With uncompetitive behaviour having become apparent in most African markets, African countries are working closely to close this gap by adopting effective competition principles at a regional level.
An expert in competition issues, Professor Simon Roberts, who is also a lecturer at Wits University in South Africa, said gone are the days when individual competition authorities would stand alone to regulate competition in their own countries.
“It’s sad to note that companies doing businesses in Africa are operating outside their trading borders; it becomes very difficult to monitor issues of unfair competition,” said Roberts.
He added that at times some companies colluded and fixed prices even though the people involved would be aware that doing so would be unlawful.
“By coming together as competition authorities we hope to curtail uncompetitive behaviour at a regional level,” said Roberts.
Speaking at the African Competition Forum (ACF) research workshop held in conjunction with the Botswana Competition Authority, Roberts said by regulating competition at a regional level, the aim is to promote the adoption of competition principles in the implementation of national and regional economic policies of African countries, in order to alleviate poverty and enhance inclusive economic growth.
Meanwhile six African countries that are Kenya, South Africa, Tanzania, Namibia, Zambia and Botswana are working on a market report for three key cross-border sectors of cement, poultry and sugar.
“We have put our focus on the three products as they matter in economic development and consumer welfare,” said Roberts.
He added that by monitoring this uncompetitive behaviour at a regional level they will be able to establish the barriers that have stopped investment into the region.
Thula Kaira, the Chief Executive Officer at the Competition Authority of Botswana, reiterated the importance of three sectors.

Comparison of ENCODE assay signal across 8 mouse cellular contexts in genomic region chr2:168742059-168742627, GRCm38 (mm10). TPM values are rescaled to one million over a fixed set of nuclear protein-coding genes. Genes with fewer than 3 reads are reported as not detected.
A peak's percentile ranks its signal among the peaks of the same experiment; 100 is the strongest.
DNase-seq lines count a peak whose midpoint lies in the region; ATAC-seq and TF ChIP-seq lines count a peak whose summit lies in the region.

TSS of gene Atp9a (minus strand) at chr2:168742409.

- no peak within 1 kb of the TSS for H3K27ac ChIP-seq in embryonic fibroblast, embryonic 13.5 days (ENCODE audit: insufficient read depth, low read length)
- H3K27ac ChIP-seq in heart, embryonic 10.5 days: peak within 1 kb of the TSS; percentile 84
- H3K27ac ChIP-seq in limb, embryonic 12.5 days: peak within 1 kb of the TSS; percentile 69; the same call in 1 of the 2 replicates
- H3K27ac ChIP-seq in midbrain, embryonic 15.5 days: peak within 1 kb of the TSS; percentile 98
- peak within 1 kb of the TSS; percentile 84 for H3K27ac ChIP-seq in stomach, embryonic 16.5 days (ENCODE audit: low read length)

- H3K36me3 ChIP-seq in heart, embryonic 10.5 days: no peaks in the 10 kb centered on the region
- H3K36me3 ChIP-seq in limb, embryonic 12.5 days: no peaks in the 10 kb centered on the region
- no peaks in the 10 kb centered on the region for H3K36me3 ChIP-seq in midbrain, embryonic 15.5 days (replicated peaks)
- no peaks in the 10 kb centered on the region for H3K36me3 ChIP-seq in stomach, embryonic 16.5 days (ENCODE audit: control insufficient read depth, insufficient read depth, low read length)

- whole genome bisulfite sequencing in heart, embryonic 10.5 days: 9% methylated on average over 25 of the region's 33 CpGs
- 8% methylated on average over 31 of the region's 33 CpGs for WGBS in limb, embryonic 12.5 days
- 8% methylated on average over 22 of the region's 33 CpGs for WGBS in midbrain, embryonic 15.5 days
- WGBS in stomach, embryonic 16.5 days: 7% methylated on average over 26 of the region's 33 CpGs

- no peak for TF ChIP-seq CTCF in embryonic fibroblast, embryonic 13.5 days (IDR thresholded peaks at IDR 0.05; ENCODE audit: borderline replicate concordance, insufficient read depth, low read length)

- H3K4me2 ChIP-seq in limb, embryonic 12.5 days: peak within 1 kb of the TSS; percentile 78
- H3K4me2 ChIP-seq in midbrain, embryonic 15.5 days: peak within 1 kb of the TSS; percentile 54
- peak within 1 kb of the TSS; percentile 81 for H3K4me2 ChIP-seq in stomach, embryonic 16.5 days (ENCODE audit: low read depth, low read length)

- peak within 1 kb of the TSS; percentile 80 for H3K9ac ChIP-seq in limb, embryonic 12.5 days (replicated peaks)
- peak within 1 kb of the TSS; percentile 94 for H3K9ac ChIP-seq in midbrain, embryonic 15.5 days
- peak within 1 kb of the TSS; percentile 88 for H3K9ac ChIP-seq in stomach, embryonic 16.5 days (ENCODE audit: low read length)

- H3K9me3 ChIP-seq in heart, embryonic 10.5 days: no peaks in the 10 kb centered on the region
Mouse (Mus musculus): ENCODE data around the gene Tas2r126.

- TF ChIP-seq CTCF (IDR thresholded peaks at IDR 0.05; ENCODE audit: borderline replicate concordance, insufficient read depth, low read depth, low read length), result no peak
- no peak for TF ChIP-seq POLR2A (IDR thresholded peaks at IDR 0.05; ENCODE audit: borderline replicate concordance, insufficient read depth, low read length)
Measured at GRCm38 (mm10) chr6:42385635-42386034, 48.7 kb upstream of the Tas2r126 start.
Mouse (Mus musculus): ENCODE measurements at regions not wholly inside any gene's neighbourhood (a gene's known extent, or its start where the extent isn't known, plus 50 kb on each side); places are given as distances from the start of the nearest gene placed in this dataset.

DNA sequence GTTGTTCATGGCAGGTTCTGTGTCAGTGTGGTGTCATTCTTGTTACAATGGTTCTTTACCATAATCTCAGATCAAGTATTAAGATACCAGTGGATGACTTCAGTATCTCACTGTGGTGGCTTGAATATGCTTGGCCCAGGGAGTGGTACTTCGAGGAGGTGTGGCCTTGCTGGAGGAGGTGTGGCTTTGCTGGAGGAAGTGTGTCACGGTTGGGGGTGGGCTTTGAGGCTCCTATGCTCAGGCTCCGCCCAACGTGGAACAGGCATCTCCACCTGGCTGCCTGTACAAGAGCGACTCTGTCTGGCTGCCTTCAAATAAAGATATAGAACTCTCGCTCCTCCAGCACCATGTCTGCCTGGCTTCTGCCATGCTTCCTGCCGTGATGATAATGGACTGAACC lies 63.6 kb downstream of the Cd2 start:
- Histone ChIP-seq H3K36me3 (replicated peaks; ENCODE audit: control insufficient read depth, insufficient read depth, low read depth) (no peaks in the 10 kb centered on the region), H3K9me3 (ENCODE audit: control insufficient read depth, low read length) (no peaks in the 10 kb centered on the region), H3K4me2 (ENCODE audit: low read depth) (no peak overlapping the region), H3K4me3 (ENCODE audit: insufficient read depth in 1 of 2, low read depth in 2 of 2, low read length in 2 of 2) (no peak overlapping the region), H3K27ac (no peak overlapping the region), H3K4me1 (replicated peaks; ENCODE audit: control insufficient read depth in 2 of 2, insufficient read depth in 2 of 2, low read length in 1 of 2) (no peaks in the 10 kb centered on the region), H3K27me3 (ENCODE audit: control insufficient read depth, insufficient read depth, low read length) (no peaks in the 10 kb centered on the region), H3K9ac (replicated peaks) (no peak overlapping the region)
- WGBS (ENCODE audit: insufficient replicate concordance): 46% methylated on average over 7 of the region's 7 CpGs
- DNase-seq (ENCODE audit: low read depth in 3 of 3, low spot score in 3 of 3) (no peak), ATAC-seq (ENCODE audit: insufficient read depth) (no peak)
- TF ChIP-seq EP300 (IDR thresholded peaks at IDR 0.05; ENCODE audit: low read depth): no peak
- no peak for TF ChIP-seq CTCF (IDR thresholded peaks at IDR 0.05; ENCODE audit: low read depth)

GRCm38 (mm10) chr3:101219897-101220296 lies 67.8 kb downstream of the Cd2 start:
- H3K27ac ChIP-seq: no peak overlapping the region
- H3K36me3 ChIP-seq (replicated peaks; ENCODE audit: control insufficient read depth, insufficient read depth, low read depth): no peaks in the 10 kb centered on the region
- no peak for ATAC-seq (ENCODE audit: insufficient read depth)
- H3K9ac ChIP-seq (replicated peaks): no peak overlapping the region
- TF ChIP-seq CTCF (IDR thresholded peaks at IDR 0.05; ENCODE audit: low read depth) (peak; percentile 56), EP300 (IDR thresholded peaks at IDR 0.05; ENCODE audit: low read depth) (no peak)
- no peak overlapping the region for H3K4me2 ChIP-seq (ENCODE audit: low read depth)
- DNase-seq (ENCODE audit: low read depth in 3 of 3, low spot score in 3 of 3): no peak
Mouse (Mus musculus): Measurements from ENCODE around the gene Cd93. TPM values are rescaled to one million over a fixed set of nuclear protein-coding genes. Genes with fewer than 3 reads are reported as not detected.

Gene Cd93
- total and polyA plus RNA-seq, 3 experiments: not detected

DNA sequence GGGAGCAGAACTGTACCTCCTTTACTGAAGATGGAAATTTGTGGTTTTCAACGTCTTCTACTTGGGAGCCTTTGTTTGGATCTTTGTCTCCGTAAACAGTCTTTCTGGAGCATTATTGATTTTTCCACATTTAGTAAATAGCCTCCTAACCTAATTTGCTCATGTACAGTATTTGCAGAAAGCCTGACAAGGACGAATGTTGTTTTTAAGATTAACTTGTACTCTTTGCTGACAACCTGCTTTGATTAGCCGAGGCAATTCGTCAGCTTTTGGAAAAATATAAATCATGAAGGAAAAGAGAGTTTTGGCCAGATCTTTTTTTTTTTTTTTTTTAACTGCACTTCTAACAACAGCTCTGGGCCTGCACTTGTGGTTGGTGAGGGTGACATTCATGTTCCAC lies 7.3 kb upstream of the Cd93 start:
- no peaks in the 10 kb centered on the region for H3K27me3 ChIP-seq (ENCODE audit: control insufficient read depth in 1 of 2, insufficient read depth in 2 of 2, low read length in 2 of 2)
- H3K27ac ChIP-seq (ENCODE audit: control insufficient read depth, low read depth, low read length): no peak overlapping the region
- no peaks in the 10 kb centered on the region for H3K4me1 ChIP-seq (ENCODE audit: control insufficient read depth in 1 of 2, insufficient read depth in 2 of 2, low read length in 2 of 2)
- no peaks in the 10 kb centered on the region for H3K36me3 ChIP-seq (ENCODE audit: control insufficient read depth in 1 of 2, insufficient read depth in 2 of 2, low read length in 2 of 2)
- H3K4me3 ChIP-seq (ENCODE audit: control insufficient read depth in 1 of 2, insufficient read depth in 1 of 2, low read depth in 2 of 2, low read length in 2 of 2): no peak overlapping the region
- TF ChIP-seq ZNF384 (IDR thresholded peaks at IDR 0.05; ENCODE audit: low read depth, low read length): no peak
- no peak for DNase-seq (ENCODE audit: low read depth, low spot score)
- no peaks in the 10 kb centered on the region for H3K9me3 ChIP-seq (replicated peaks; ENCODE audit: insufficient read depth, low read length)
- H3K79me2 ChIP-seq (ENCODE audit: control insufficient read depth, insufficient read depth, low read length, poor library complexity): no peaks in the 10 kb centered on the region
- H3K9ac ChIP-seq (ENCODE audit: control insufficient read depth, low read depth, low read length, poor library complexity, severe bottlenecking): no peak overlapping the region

Kaira said that there are instances where factories ended up stopping production because they could not penetrate the market.
He said people have ventured into the poultry sector but what is surprising is that when the chickens are fully grown there is no market to sell the chickens. Kaira also cited the Sugar sector research done in Zambia which showed that the country is self sufficient in sugar but the price for sugar was three times the average.
“By collaborating we want to establish if it’s a policy issue or an issue of competition,” said Kaira.
He said as (ACF) they want to foster fair competition in markets, and thereby increasing investment, productivity, innovation and entrepreneurship. ACF is working hard to improve management of the competition policy and law so as to deepen gains from the local, regional and international liberalized markets which are very pertinent initiatives of reducing poverty on the continent of Africa.
The 6 months study will be compiled into a final report which shall be presented to the main African Competition Forum gathering in Mauritius before the end of November.